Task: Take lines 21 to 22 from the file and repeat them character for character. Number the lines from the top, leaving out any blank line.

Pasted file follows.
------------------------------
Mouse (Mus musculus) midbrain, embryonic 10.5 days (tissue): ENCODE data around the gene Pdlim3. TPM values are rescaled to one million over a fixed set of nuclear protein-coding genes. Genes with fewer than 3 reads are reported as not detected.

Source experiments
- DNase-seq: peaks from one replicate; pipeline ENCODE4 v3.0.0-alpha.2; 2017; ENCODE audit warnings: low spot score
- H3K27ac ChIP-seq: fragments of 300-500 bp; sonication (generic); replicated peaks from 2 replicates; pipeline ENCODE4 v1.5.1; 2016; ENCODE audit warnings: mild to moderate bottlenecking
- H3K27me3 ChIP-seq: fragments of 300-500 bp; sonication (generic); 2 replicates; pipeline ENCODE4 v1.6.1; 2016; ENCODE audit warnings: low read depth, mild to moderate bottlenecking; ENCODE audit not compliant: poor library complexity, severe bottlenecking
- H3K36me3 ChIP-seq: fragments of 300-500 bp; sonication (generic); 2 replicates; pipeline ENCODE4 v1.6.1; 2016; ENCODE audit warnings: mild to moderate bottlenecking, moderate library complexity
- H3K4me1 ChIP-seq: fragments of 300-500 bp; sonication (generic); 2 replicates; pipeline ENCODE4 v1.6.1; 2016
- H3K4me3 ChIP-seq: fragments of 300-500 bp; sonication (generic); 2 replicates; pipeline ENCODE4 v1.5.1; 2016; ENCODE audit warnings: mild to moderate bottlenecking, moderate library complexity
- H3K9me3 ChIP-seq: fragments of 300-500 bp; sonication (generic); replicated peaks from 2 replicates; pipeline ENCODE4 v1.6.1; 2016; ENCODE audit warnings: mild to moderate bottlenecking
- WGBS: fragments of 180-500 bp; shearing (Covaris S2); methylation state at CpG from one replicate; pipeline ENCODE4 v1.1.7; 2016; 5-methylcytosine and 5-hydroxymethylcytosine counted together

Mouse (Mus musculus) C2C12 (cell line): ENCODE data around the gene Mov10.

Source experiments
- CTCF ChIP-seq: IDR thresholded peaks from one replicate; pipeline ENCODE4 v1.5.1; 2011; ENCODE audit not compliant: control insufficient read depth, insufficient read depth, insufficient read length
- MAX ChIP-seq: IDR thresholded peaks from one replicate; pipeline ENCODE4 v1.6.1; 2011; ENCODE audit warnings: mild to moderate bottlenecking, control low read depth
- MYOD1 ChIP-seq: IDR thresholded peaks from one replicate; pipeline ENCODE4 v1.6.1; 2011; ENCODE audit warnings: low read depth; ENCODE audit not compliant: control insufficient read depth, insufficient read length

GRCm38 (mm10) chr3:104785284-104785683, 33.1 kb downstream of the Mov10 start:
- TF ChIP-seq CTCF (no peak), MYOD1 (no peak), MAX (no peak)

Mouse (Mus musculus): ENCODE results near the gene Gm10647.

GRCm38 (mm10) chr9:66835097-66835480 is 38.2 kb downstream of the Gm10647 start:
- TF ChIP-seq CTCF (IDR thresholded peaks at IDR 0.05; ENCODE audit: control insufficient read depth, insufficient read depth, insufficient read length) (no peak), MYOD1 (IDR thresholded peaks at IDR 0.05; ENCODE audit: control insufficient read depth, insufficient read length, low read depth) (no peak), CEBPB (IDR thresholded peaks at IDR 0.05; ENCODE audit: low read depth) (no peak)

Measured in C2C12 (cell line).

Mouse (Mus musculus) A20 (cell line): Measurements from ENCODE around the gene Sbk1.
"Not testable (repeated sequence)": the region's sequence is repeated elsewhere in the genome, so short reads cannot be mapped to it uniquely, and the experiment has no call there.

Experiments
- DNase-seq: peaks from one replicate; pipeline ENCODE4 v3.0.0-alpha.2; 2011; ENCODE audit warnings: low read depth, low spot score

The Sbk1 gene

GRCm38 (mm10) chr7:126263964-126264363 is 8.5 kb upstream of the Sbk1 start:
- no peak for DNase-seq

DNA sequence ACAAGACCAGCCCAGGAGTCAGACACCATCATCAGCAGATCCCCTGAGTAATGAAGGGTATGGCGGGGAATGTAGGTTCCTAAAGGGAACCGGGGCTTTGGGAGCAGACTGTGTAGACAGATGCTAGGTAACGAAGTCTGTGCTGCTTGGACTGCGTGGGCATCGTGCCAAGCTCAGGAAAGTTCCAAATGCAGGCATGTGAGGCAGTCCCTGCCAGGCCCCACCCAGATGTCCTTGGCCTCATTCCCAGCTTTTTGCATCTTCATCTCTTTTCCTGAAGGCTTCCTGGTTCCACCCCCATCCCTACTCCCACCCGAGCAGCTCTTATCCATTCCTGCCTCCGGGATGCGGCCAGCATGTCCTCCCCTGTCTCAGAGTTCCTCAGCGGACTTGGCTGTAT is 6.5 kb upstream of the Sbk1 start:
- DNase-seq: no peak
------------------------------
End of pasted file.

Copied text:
Measured in C2C12 (cell line).

Mouse (Mus musculus) A20 (cell line): Measurements from ENCODE around the gene Sbk1.